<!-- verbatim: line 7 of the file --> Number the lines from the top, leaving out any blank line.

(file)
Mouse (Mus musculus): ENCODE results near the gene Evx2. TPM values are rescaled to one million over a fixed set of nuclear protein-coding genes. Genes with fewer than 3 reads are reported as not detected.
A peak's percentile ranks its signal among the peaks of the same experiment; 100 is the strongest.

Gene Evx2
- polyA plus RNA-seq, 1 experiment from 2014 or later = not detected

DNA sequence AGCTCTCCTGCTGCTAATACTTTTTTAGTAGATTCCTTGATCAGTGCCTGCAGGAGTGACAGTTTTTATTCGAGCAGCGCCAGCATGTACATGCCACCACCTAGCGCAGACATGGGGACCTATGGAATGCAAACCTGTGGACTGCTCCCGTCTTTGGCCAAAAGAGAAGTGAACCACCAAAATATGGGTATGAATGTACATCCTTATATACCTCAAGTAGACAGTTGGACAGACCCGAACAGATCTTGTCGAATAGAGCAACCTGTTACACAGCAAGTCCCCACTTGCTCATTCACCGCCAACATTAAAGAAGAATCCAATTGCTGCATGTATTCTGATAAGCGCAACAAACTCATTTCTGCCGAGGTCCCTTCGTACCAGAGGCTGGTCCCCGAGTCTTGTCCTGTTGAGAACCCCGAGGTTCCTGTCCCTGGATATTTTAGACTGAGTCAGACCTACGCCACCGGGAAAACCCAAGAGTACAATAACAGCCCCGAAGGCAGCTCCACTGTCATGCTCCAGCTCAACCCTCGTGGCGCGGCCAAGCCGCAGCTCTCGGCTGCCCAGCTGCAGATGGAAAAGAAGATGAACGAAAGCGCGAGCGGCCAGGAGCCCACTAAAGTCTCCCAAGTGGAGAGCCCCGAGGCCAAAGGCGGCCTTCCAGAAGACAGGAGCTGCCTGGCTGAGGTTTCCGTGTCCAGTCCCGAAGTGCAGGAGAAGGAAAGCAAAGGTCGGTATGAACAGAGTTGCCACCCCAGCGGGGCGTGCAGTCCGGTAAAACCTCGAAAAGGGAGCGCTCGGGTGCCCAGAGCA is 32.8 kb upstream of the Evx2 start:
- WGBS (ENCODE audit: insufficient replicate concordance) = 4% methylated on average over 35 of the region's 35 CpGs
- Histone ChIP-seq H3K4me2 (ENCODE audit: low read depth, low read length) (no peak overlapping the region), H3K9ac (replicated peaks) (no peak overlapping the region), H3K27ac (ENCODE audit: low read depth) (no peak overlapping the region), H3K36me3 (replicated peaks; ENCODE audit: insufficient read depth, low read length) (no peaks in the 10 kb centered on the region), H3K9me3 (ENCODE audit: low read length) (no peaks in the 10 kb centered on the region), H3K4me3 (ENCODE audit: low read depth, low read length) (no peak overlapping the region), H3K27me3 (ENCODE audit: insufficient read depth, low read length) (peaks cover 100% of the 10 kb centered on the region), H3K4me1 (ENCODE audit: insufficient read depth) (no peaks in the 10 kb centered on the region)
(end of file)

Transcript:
- Histone ChIP-seq H3K4me2 (ENCODE audit: low read depth, low read length) (no peak overlapping the region), H3K9ac (replicated peaks) (no peak overlapping the region), H3K27ac (ENCODE audit: low read depth) (no peak overlapping the region), H3K36me3 (replicated peaks; ENCODE audit: insufficient read depth, low read length) (no peaks in the 10 kb centered on the region), H3K9me3 (ENCODE audit: low read length) (no peaks in the 10 kb centered on the region), H3K4me3 (ENCODE audit: low read depth, low read length) (no peak overlapping the region), H3K27me3 (ENCODE audit: insufficient read depth, low read length) (peaks cover 100% of the 10 kb centered on the region), H3K4me1 (ENCODE audit: insufficient read depth) (no peaks in the 10 kb centered on the region)